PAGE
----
charts equipment required

Inventory (process energy and material) to produce 1 one


unit of output

Total primary energy required to produce


required process energy and materials

Cost of equipments
Total GHG emissions in Classification of total
and material
producing process primary energy into
required, discount
energy and materials renewable and non-
rate, life of the
(using emission factors) renewable energy
equipments

EnvI RI
EcI

Amount of material and Materials and other resources such


RsI other resources required to as water, land etc required to
meet the current demand produce 1 unit of output
Material supply constraint Annual requirement/Reserve

Area required/Available land area


Area

RsI
Material constraint Annual requirement/Reserve

Technical constraint, water for


Other constraint biomass based systems etc.

No constraint
Approx present
price of GHG
reduction
Comparison

Net Cost GHG Resource


energy (Rs/kWh) (kg CO2- constraint
ratio eq /kWh)

Coal based 0.35-0.4 1.2-2.2 0.85-0.9 Fossil fuel


Solar PV 1.6-4.2 8.5-52 0.05-0.13 Higher cost
WECS 8-26 1.8-13 0.012- Grid
0.04 penetration
Biomass 8.5-12.5 2.8-4.2 0.06-0.08 Land
Renewable CDM Projects

18 12
Wind Wind
16 10

GHG Savings Estimates


SHP SHP
14

(million tCO2).
No. of projects

12 8
10
6
8
6 4
4
2
2
0 0
<5 5 - 10 10 - 20 - 30 - 50 - 100 - <5 5-10 10-20 20 - 30 - 50 - 100 -
20 30 50 100 500 30 50 100 500
Capacity (MW) Capacity (MW)

(a) No. of CDM proje cts ( b ) G H G S a v in g s E s t im a t e s o f C D M p ro je c t s


Status of Renewable Energy
Technologies

Estimated Installed Capacity as Annual Capacity Growth


Technology Potential on December, 2006 Growth Installed in Rate in
{Estimated Annual Rate 2005-06 2005-06
Generation (GWh)} (2001-5)
Power Generation
Wind 45000 MW 6270 MW {7690} 40% 1452 MW 49%
Small Hydro Projects 15000 MW 1861 MW{6521} 6% 53 MW 3%
Solar Photovoltaic (Grid 5000 MW 2.74 MW {3} 10% 0a 0%
connected)
Bio Power (Woody 52000 MW 500 MW 36% 87 MW 30%
Biomass)
Bagasse Cogeneration 5000 MW 708 MW 22% 54 MW 12%
Energy Recovery from 5000 MW 46 MW 28% 0b 0%
Waste
Status of Renewable Energy
Technologies
Installed Annual Capacity Growth
Technology Capacity as on Growth Rate Installed in Rate in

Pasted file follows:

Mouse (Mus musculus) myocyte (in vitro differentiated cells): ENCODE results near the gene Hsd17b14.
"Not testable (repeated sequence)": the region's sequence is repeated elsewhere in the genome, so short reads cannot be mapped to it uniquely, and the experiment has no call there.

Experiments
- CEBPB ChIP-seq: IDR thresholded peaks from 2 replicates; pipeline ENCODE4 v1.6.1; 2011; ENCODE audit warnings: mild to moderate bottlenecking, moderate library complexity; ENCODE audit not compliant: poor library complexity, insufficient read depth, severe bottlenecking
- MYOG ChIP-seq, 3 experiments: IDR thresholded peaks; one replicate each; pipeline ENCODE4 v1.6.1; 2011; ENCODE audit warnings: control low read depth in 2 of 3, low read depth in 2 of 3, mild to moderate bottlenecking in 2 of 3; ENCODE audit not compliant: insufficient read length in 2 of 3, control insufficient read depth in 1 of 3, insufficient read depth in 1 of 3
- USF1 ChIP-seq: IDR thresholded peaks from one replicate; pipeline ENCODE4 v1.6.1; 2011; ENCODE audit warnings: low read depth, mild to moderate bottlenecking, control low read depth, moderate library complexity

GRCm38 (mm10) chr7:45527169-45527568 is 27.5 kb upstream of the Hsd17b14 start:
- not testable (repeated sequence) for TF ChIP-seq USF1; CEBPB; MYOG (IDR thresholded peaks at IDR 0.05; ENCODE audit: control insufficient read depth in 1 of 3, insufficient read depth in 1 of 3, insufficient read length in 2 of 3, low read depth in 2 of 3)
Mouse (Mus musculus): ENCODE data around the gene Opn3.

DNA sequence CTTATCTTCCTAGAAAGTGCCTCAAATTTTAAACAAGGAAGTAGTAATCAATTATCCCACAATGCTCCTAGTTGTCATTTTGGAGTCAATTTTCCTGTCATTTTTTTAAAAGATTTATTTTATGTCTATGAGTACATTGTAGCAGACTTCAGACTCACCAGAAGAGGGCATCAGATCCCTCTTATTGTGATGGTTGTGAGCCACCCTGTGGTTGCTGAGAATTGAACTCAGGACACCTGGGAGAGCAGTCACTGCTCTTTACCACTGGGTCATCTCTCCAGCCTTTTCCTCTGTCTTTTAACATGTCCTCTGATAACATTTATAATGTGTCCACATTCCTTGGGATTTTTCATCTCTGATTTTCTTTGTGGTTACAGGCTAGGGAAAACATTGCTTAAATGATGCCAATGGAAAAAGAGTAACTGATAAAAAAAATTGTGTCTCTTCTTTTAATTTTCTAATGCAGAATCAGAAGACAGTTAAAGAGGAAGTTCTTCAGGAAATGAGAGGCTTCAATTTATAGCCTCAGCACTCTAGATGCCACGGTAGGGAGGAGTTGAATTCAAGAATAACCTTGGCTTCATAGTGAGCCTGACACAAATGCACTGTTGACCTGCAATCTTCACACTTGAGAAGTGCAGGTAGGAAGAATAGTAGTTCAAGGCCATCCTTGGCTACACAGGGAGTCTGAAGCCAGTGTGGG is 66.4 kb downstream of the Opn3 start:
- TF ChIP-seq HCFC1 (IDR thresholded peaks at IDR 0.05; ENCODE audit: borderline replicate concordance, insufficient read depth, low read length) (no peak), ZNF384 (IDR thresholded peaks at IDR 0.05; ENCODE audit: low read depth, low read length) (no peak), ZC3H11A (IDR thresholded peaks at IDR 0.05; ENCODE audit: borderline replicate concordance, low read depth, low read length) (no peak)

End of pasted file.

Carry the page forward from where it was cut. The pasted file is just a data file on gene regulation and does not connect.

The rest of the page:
December, 2006 (2001-5) 2005-06 2005-06
Decentralized Energy Systems
Biogas Plants 3.9 million 4% 0.02 million 1%
Improved Chulhas 35.2 million 1% 0 0%
Solar Photovoltaics
i.Solar Street Lighting System (March 31, 2006) 54795 nos. 4% 1023 nos. 2%
i.Solar Home Lighting Systems (March 31, 342607 nos. 11% 16530 nos.
2006) 5%
i.Solar Power Plants (Isolated) 1.86 MWp 3% 0.59 MWp 3%
Solar Thermal
i.Solar Water Heating Systems 1.65 million m2 26% 0.2 million m2 25%
i.Box solar cookers 0.6 million 4% 0.25 5%
i.Concentrating dish cookers 2000 nos. 98% 0 nos. 0%
i.Community cookers 12 nos. - 1 nos. 10%
Wind Pumps 1137 nos. 8% 62 nos. 7%
Aero-generator /Hybrid Systems 0.5 MW 38% 11 kW 3%
Solar Photovoltaic Pumps 7015 nos. 14% 366 nos. 6%
Summary of Power Generation
Technologies Using Renewable Energy
Status of Largest Capacity Cost of CDM Projects Applications
Technology Technology Installation Factor Generation
No. of MW Estimate of
(Rs./kWh)
projects GHG
abatement
in million
tCO2 eq.
Geothermal D 50 25%
OTEC D 1 MWa -
Wave P 150 kW -
Tide P 3.6 MWb 17%
Wind C 400 MW 14% 2.0-4.4 42 1186 20.5
Small Hydro C 25 MW 40% 1.0-4.5 37 317 8.4
Solar PV C 239 kW 15% 18.0-50.0 - - -

D - Demonstration
P - Prototype
C – Commercial
a - Not operational till date
b – being planned
Present Status, Targets and Projections
of Renewable Energy Technologies

Wind Small Hydro SWHS


Grid Power
Annual Installed
Installed Capacity Installed Capacity Installed Capacity
Generation Capacity
(MW) (MW) (million m2)
(MU) (MW)
as on
Dec, 659 [77] 132329 6290 1861 1.65
2006
TARGETS AND PROJECTIONS

Targets Projected Targets


Targets (IEPC) Targets Projected Projected
(MNRE ) (9%)a (MNRE)

17500
2012 1097 220000 23000 3360 3533 10 4
(MNRE)
40000
2022 2118 425000 42900 6500 6466 30 15
(MNRE)
33341
2032 3880 779000 44900 9462 50 35
(IEPC)
a Higher growth rate expected than the past trends due to potential and cost effectiveness
Policy Interventions

† Independent Tracking of performance/ costs.


† Renewable energy targets based on generation
† Assess impacts of policies
† Preferential Feed-in tariffs
† Innovative cost recovery/ policy experiments for
Isolated Systems
† Changes in Building Bye Laws –SWH, Passive
† Institutional Building – e.g National Bio Power
Corporation
† Centres of Excellence
† India as a global renewable energy hub
References

† Manish, Pillai, Banerjee, ‘Sustainability analysis of renewables’,


Energy for Sustainable Development , December 2006
† World Energy Assessment – Energy & the Challenge of
Sustainability,UNDP, 2000,
† IIASA- WEC Study //www.iiasa.ac.at
† AKNReddy,R H Williams, T. Johannson,Energy After Rio-
Prospects and Challenges-,UNDP, 1997, New York.
† MNES Annual Report, 2005-2006, March 2006
† Integrated Energy Policy Report, Planning Commission, 2006
† S.P.Sukhatme, Solar Energy, Tata McGraw Hill, Delhi,1997
† Banerjee, Comparison of DG options, Energy Policy, 2006
End-Note

The use of solar energy has not been


opened up because the oil industry
does not own the sun
Ralph Nader US Consumer activist

Thank you